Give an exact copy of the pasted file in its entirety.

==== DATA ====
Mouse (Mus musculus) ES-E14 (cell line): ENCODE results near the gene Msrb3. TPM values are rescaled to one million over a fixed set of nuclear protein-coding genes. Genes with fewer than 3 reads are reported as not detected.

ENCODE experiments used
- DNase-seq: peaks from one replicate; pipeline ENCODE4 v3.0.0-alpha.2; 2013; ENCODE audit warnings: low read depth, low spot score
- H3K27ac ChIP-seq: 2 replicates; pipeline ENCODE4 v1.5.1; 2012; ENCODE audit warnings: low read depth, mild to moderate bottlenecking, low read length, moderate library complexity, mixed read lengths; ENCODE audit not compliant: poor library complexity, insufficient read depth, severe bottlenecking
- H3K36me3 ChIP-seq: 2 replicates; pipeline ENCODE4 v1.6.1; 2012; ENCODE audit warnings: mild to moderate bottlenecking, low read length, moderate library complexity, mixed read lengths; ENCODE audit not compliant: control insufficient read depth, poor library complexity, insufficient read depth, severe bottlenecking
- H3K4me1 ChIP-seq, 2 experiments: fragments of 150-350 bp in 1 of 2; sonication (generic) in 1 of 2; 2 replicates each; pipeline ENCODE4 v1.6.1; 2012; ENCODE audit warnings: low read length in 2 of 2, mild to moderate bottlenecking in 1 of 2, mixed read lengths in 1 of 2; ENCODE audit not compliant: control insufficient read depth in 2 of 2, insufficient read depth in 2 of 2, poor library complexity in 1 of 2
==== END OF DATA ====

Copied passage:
Mouse (Mus musculus) ES-E14 (cell line): ENCODE results near the gene Msrb3. TPM values are rescaled to one million over a fixed set of nuclear protein-coding genes. Genes with fewer than 3 reads are reported as not detected.

ENCODE experiments used
- DNase-seq: peaks from one replicate; pipeline ENCODE4 v3.0.0-alpha.2; 2013; ENCODE audit warnings: low read depth, low spot score
- H3K27ac ChIP-seq: 2 replicates; pipeline ENCODE4 v1.5.1; 2012; ENCODE audit warnings: low read depth, mild to moderate bottlenecking, low read length, moderate library complexity, mixed read lengths; ENCODE audit not compliant: poor library complexity, insufficient read depth, severe bottlenecking
- H3K36me3 ChIP-seq: 2 replicates; pipeline ENCODE4 v1.6.1; 2012; ENCODE audit warnings: mild to moderate bottlenecking, low read length, moderate library complexity, mixed read lengths; ENCODE audit not compliant: control insufficient read depth, poor library complexity, insufficient read depth, severe bottlenecking
- H3K4me1 ChIP-seq, 2 experiments: fragments of 150-350 bp in 1 of 2; sonication (generic) in 1 of 2; 2 replicates each; pipeline ENCODE4 v1.6.1; 2012; ENCODE audit warnings: low read length in 2 of 2, mild to moderate bottlenecking in 1 of 2, mixed read lengths in 1 of 2; ENCODE audit not compliant: control insufficient read depth in 2 of 2, insufficient read depth in 2 of 2, poor library complexity in 1 of 2